FILE - In this Feb. 19, 2012 file photo, Pakistani Army soldiers with the 20th Lancers Armored Regiment, carry supplies up the 2,400 meter (8,000-foot) mountain near their outpost, Kalpani Base, in Pakistan's Dir district. An avalanche smashed into a Pakistani army base on a Himalayan glacier close to India on Saturday, April 7, 2012, burying around 130 soldiers. (AP Photo/Anja Niedringhaus, File)
Saturday, April 07, 2012 2:08 pm
Pakistani troops dig for 135 missing in avalanche
By CHRIS BRUMMITTAssociated Press
More than 12 hours after the disaster at the entrance to the Siachen Glacier, no survivors had been found.
"We are waiting for news and keeping our fingers crossed," said army spokesman Maj. Gen. Athar Abbas.
Hundreds of troops, sniffer dogs and mechanical equipment were at the scene, but were struggling to make much headway into the avalanche, which crashed down onto the rear headquarters building in the Gayari sector early in the morning, burying it under some 21 meters (70 feet) of snow, Abbas said.
"It's on a massive scale," he added. "Everything is completely covered."
The military said in a statement that at least 124 soldiers and 11 civilian contractors were missing.
Siachen is on the northern tip of the divided Kashmir region claimed by both India and Pakistan.
The accident highlighted the risks of deploying troops to one of the most inhospitable places on earth.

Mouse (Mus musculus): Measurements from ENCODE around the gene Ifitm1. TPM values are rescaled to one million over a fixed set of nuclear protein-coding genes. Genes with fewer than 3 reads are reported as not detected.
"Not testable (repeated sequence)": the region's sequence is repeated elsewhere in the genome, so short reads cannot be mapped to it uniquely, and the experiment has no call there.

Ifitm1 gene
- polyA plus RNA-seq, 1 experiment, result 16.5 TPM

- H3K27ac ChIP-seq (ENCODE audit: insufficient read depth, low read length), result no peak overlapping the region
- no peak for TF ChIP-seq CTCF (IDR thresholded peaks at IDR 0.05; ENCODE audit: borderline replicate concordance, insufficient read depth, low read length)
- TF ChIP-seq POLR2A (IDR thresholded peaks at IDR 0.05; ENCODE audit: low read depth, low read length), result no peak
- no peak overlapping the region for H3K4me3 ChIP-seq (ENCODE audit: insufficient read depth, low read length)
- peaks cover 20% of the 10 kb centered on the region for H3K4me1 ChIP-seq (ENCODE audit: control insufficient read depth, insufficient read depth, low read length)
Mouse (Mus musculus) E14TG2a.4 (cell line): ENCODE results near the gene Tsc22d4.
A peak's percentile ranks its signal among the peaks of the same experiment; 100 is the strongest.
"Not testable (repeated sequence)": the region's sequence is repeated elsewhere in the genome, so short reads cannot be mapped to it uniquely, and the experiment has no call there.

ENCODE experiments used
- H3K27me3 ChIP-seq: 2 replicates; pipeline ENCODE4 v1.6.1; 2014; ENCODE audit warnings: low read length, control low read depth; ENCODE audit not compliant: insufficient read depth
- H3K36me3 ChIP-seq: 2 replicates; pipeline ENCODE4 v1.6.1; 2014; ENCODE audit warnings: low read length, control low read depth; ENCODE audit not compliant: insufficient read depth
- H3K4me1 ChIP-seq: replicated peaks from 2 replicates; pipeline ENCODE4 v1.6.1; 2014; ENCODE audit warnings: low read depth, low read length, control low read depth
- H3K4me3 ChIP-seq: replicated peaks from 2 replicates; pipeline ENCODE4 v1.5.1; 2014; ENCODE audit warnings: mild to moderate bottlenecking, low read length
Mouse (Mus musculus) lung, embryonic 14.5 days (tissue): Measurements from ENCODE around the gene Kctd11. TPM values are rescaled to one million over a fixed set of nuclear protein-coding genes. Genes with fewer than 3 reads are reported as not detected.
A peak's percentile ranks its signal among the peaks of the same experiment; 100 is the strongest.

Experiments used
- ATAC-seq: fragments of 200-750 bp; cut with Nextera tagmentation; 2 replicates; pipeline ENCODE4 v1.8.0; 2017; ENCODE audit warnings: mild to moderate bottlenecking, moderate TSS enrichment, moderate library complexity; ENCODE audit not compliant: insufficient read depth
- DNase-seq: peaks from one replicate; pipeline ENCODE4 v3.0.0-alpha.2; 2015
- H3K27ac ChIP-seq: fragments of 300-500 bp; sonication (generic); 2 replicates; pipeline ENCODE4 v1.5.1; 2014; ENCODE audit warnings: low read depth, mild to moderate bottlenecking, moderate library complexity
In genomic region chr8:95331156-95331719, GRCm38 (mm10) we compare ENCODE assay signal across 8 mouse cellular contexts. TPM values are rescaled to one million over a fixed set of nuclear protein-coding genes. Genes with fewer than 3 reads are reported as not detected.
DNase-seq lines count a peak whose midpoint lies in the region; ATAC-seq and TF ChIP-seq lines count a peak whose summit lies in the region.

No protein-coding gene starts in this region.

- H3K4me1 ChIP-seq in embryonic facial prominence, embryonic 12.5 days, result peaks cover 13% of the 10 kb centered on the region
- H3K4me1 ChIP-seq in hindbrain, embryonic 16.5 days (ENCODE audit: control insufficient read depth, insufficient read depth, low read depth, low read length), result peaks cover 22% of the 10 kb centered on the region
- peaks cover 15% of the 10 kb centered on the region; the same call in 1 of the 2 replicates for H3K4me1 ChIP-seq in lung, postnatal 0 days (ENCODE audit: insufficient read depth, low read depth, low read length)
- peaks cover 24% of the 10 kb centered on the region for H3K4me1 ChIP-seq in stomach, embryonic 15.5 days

The thousands of troops from both nations stationed there brave viciously cold temperatures, altitude sickness, high winds and isolation for months at a time. Troops have been deployed at elevations of up to 6,700 meters (22,000 feet) and have skirmished intermittently since 1984, though the area has been quiet since a cease-fire in 2003. The glacier is known as the world's highest battlefield.
Prime Minister Yousuf Raza Gilani expressed his shock at the incident, which he said "would in no way would undermine the high morale of soldiers and officers."
The headquarters in Gayari, situated at around 4,572 meters (15,000 feet) is the main gateway through which troops and supplies pass on their to other more remote outposts in the sector. It is situated in a valley between two high mountains, close to a military hospital, according to an officer who was stationed there in 2003.
"I can't comprehend how an avalanche can reach that place," said the officer, who didn't give his name because he is not authorized to speak to the media. "It was supposed to be safe."
More soldiers have died from the weather than combat on the glacier, which was uninhabited before troops moved there.
Conflict there began in 1984 when India occupied the heights of the 78-kilometer (49-mile)-long glacier, fearing Pakistan wanted to claim the territory. Pakistan also deployed its troops. Both armies remain entrenched despite the cease-fire, costing the poverty-stricken countries many millions of dollars each year.
Pakistan and India have fought three wars since the partition of the subcontinent on independence from Britain in 1947. Two of the wars have been over Kashmir, which both claim in its entirety.
Associated Press writer Zarar Khan contributed to this report from Islamabad.